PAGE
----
In a few days we will be on the baseball field staring up at the slopes of the Santa Ynez as we celebrate Commencement. But now, a few paces short of our own year-end summit, we often get the best views of the work done by our students. Nearly 60 students displayed posters in the recent research symposium, and 31 students were inducted last Friday into the Phi Kappa Phi Honor Society. Some of those students are also members of the men's and women's track and field teams, which just swept the GSAC titles for the first time in Westmont's history. This report is full of stories and links about student achievements, and I encourage you to pause for a few steps, catch your breath, and enjoy the panorama.

I would like to echo here the words of appreciation that I shared at the last faculty meeting for Alister Chapman and his two years of astute leadership as vice chair of the faculty. He has worked conscientiously to keep his eyes on a wide range of themes and his ears alert to many voices. I would also like to thank Jim Taylor for his sound counsel and his work setting agendas this year as the vice chair of the Senate. Niva Tro has been elected to serve as the Senate’s vice chair next year.

This is my 25th Provost's Report since I started drafting these in May 2012—every one of them done with the technical assistance of Brittany Myles. With Brittany leaving us for a new post at Cottage Hospital next month, let me take this occasion to tip (or toss) my cap in appreciation for her partnership in this endeavor.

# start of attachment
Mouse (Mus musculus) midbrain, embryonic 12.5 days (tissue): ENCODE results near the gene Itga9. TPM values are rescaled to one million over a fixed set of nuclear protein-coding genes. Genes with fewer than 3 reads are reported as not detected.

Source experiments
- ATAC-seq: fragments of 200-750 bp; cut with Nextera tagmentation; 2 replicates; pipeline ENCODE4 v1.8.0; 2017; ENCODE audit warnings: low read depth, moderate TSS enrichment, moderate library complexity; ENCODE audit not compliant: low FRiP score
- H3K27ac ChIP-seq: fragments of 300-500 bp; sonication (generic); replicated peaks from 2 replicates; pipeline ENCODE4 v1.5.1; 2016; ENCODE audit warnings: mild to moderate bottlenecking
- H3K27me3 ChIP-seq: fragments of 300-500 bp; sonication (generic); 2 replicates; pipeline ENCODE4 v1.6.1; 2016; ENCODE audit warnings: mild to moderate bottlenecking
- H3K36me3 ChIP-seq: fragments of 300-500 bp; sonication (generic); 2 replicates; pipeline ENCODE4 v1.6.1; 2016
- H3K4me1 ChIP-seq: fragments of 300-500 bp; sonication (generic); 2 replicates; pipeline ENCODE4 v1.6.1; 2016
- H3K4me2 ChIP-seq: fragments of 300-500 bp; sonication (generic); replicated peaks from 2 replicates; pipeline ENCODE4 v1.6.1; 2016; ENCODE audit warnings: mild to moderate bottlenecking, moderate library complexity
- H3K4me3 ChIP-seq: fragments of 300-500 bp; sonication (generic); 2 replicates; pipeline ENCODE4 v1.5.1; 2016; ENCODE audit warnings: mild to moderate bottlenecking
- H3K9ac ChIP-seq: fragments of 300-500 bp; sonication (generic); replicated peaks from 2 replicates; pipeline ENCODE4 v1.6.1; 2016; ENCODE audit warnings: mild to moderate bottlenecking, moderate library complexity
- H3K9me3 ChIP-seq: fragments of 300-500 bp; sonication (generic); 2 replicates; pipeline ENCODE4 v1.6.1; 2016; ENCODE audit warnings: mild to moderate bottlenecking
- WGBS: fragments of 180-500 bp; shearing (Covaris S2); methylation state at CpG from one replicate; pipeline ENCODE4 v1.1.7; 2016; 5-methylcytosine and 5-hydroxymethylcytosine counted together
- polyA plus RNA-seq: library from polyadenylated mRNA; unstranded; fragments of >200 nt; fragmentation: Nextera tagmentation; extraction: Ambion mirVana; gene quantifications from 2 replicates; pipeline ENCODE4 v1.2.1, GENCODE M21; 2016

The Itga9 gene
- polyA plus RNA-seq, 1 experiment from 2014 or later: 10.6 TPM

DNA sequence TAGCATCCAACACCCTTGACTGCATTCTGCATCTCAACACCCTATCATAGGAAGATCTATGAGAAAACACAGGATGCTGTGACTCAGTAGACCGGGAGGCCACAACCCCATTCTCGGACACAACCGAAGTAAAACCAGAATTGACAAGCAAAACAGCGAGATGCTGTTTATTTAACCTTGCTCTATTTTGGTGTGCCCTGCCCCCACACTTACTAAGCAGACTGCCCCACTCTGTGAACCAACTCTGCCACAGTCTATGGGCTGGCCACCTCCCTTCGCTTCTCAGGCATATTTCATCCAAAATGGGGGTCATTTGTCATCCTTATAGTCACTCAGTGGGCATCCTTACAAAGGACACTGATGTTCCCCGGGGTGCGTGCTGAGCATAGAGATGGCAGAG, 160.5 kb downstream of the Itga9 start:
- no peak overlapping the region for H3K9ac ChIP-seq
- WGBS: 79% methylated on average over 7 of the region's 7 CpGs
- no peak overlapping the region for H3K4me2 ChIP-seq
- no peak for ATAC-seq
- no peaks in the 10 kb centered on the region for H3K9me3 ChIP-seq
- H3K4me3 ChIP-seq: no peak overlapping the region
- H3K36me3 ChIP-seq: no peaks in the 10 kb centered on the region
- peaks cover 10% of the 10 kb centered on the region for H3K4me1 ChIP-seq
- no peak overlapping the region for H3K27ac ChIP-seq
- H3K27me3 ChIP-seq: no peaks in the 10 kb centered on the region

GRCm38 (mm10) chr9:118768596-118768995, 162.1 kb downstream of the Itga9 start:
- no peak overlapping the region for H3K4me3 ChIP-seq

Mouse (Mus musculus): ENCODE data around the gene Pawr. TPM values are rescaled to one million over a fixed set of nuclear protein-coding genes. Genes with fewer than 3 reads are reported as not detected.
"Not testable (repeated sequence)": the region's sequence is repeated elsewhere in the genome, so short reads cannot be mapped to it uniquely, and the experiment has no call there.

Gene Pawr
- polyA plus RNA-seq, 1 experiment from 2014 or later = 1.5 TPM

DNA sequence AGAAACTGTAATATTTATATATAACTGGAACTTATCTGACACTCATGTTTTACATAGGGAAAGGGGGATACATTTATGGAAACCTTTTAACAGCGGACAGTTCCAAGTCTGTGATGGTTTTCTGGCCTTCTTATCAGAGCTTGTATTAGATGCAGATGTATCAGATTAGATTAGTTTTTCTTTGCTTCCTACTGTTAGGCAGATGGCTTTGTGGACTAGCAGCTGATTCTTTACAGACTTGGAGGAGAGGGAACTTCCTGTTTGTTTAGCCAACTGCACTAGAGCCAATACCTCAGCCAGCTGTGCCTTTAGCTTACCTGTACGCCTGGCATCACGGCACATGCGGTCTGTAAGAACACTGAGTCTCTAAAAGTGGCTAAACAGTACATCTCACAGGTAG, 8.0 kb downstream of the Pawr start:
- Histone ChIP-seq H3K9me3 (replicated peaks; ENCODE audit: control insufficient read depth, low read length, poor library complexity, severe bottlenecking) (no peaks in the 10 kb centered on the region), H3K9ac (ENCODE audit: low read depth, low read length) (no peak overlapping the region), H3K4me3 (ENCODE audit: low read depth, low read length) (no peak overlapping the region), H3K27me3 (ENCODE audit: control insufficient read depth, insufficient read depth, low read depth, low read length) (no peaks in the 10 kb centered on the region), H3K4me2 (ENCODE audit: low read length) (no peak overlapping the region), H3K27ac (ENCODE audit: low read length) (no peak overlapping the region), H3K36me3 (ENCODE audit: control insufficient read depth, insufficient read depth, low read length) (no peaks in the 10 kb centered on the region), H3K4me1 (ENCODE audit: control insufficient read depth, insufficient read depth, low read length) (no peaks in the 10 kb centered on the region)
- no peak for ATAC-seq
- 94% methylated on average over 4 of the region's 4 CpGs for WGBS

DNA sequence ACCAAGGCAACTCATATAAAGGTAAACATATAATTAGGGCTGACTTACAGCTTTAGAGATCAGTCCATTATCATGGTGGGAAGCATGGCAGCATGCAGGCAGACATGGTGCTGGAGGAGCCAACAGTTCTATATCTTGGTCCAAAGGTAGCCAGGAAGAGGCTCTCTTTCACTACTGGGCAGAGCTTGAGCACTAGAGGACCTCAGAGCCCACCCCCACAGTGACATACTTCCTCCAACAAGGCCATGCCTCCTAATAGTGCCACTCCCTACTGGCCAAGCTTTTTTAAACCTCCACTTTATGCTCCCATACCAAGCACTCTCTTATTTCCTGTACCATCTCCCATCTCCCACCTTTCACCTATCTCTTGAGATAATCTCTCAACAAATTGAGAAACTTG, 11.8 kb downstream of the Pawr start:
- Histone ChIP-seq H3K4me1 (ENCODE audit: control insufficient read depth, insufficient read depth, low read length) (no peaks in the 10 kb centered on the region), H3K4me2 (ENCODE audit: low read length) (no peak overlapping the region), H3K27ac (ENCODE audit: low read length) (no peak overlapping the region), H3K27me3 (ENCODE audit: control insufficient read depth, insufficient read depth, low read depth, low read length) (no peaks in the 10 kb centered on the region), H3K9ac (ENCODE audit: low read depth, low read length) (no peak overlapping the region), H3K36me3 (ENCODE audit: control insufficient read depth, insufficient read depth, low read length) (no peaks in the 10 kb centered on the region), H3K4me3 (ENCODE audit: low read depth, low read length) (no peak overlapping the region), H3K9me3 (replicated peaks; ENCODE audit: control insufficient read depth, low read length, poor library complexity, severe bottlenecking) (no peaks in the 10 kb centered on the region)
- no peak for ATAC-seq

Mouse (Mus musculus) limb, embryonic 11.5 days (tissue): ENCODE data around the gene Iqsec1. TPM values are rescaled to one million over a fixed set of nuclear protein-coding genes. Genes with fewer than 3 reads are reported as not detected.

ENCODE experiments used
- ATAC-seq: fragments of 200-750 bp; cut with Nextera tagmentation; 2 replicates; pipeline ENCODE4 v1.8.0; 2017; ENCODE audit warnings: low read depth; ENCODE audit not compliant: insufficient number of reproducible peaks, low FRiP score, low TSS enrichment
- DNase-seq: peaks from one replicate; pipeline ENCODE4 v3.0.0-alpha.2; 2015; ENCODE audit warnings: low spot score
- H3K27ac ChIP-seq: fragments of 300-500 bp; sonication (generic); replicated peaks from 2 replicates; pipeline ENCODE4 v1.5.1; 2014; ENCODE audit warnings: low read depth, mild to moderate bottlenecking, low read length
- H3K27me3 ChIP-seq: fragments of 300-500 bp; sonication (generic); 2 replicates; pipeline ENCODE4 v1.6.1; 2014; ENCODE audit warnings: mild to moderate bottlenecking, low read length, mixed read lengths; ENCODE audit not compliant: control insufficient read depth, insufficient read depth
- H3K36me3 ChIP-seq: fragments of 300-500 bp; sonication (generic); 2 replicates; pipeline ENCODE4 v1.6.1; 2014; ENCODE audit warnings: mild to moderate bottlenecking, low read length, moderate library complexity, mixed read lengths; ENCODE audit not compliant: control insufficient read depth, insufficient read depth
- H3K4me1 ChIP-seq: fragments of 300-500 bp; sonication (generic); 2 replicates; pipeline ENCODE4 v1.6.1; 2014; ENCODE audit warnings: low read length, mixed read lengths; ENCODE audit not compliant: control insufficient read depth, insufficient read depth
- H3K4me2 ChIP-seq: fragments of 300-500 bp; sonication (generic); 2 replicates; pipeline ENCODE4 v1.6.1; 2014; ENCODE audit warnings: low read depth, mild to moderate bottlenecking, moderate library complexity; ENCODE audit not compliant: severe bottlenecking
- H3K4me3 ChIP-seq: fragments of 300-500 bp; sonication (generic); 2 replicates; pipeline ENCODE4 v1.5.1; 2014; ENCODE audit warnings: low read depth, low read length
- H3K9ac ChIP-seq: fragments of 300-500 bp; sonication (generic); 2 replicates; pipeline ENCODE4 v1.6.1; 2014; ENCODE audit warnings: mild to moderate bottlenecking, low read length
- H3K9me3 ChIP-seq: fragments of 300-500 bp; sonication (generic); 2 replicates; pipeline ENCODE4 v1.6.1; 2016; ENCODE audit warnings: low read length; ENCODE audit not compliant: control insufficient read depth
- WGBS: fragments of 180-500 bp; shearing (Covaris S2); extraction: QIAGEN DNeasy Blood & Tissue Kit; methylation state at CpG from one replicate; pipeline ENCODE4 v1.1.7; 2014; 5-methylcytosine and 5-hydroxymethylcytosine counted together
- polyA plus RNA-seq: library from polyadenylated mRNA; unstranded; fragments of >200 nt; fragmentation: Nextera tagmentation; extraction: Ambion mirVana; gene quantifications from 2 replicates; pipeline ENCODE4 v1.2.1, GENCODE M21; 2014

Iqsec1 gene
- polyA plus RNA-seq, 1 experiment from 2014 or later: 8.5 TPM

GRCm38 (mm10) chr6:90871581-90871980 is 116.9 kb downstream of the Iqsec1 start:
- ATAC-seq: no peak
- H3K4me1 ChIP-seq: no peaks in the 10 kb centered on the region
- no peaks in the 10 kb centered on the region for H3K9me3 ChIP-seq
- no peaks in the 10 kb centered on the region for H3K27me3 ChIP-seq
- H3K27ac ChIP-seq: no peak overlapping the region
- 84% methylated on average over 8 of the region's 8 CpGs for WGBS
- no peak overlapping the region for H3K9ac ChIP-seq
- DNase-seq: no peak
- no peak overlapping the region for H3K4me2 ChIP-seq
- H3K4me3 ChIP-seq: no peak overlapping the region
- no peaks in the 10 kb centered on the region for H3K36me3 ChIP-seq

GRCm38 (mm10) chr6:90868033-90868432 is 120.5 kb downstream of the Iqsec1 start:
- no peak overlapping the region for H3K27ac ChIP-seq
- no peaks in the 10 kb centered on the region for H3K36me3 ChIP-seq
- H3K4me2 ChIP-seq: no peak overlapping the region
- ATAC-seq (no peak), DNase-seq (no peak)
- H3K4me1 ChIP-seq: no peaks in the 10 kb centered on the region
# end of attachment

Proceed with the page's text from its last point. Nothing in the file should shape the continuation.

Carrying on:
Mark Sargent


Ron See


The Psychology Department will welcome Ronald See as a new professor in the fall, teaching primarily in neuroscience. A graduate of UC Berkeley, Ron completed his master’s degree and doctorate at UCLA, and has held long-term academic appointments at the Medical University of South Carolina and at Washington State University. At present, he is finishing his third year as a professor in the Department of Internal Medicine at the University of Tabuk in Saudi Arabia. He has extensive international experience, serving as a Fulbright Lecturer at the University of Ljubljana in Slovenia, as a visiting fellow at Oxford University, and as a one-year visiting professor at Kuwait University. As an undergraduate, he also did a year of study at Georg-August University in Germany. Dr. See has been the principal investigator or co-investigator on 16 grants from the National Institutes of Health, and has been the primary author or contributing author on more than 130 scholarly articles. “As a neuroscientist,” he writes, “I have always been and continue to be amazed at God’s creation of the human brain, perhaps the most astonishing and complex physical entity in the known universe.” A member of more than 30 dissertation committees, he has long worked with students on research projects. His recent scholarship covers a range of topics related to addiction.

UN Award